The purpose of this assessment is to summarize water quality impairment in nine southwest Florida counties between 2018 and 2020 using consistent Florida Department of Environmental Protection (FDEP) assessment criteria gathered from FDEP’s annual comprehensive verified list of impaired waters.

Annual changes in both the number of water bodies or water body segments impaired and their associated water quality parameters are essential for evaluating restoration programs or projects. Some consistent findings or commonalities concerning water quality changes and related metrics defining or contributing to impairment were evident among the nine counties assessed.

The following are highlighted summary points of concern:

Counties ranking highest regarding increased water quality impairment rate from highest to least were Lee, Collier, Manatee, and Charlotte

Counties ranking in the top three, in the order listed, (highest first) concerning population increase: Lee, Manatee, and Collier; percent of total waterbody ID units (WBID) impaired: Glades, Hendry, and Lee; percent increase in development 2001-2016: Manatee, Collier, and Hillsborough; percent increase in impervious area 2001-2016, Manatee, Collier and Lee

For the seven coastal counties, urban population growth and associated development underlie impairment causality. However, as an exception, Manatee County had a relatively high agriculture area as potentially contributing to its overall highest impairment status among all nine counties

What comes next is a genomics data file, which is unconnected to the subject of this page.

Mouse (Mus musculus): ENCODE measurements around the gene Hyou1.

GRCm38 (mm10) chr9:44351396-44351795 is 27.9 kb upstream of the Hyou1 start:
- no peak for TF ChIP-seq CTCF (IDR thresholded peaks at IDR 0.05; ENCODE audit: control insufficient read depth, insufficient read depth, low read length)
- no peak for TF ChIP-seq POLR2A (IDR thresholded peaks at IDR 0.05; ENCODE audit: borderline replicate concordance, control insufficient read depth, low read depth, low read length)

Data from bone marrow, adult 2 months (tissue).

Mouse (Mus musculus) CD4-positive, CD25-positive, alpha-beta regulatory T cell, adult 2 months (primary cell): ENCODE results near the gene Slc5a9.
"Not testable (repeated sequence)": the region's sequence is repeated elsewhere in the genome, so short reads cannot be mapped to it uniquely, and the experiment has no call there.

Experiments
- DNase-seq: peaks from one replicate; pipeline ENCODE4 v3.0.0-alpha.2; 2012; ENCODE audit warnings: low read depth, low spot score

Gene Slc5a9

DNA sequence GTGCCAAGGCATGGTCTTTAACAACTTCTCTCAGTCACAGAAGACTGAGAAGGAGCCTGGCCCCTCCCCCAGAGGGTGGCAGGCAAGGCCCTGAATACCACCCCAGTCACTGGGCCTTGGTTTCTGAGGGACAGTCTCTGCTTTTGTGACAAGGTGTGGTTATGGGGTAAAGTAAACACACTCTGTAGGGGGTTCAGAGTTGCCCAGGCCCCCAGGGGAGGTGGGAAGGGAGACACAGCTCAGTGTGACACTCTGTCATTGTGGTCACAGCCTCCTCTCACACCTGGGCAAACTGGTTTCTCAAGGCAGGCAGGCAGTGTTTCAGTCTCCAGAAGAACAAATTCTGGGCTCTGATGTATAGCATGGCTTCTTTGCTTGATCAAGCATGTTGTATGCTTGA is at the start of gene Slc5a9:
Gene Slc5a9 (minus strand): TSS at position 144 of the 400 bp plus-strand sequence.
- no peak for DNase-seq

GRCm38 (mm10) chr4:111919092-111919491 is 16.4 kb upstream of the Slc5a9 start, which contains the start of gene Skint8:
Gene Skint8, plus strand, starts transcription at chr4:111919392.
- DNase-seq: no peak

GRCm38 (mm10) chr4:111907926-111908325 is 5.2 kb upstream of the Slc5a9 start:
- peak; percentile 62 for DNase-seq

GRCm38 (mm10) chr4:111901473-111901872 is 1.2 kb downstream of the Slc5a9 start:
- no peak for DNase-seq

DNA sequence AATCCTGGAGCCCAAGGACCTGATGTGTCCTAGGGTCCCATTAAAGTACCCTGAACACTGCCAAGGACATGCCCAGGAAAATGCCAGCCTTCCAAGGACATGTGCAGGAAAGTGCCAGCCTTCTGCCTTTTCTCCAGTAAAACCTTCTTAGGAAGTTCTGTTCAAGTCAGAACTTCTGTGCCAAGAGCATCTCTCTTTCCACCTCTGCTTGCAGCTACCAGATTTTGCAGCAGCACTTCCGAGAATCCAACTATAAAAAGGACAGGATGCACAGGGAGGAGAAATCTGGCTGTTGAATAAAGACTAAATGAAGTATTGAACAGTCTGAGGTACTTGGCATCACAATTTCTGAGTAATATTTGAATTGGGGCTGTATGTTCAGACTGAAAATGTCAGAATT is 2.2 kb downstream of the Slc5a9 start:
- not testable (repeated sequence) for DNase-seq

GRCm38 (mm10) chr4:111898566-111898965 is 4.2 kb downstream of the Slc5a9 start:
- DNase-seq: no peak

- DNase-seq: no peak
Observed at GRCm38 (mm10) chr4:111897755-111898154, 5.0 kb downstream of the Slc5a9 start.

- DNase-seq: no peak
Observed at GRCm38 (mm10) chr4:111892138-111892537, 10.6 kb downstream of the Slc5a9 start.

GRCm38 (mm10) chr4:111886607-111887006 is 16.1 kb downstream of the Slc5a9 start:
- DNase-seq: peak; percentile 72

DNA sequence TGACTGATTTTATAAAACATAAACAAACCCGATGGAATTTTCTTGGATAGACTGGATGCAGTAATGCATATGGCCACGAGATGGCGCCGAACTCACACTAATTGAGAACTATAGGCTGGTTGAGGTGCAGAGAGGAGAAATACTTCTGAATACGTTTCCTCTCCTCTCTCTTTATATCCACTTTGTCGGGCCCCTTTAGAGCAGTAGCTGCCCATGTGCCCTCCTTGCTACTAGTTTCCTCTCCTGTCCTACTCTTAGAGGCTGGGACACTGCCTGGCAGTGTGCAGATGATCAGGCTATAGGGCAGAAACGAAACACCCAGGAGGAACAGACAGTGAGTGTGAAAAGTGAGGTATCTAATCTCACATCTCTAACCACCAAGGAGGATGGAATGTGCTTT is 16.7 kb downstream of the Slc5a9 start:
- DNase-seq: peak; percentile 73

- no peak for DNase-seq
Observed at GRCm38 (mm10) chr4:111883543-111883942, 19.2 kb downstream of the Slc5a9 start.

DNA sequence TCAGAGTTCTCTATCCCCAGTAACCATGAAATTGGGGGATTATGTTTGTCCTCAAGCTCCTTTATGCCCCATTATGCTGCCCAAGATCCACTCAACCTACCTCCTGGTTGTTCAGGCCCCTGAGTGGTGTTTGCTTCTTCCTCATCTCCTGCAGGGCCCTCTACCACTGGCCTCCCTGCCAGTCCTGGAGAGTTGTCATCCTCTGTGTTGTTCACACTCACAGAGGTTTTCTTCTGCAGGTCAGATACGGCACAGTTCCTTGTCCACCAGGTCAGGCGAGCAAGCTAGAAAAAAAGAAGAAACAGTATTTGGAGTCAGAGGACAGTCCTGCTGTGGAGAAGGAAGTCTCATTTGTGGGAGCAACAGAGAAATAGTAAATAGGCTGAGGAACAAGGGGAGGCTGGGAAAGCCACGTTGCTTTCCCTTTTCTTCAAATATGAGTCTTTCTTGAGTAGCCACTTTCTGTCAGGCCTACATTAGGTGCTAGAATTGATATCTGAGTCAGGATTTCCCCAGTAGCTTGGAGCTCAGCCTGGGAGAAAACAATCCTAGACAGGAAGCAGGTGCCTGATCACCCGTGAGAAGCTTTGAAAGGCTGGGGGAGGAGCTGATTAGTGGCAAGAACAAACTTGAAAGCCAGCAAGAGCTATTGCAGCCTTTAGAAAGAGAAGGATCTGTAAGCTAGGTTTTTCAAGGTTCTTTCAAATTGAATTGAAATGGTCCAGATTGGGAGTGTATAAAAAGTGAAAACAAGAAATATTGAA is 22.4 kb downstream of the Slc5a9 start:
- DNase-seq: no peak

Fecal bacteria was the most frequently occurring impairment parameter in six counties, including Lee, Charlotte, Sarasota, Manatee, Hillsborough, and Pinellas. Fecal bacteria present a public health risk in addition to parameters emphasizing ecosystem or aquatic life support criteria. In 2020 impairment for fecal bacteria represented 80 percent of all verified impairments in Manatee, 69 percent in Hillsborough, 62 percent in Sarasota, and 49 percent in Lee. Many of these fecal bacteria impairments occur in Outstanding Florida Waters supposed to be protected from water quality decline by statute

Nutrients represented the highest proportion of impairments in Collier, Glades and Hendry counties. A relatively high percentage of Hendry and Glades county land use is agriculture. Glades County had the highest percentage of WBIDs impaired across nine counties’ parameters. In Lee County, nutrient impairment increases were responsible for the county’s highest rate of increase in total impairments among all nine counties, despite having two BMAPs starting in 2012 (Everglades West Coast and Caloosahatchee Estuary) involving nutrient pollution.

Overall impairment trend. The order (highest impairment status to lowest) of counties ranked across all metrics defining or contributing to impairment was Manatee, Lee, Hillsborough, Collier, Charlotte, Sarasota, Hendry, Glades, Pinellas.

To learn more and read the entire assessment report, click HERE.

The ECCL supports the Calusa Waterkeeper, a Fort Myers-based 501(c)3 nonprofit organization whose mission is to Protect and Restore the Caloosahatchee River from Lake Okeechobee to the Coastal Waters. For more information, visit www.calusawaterkeeper.org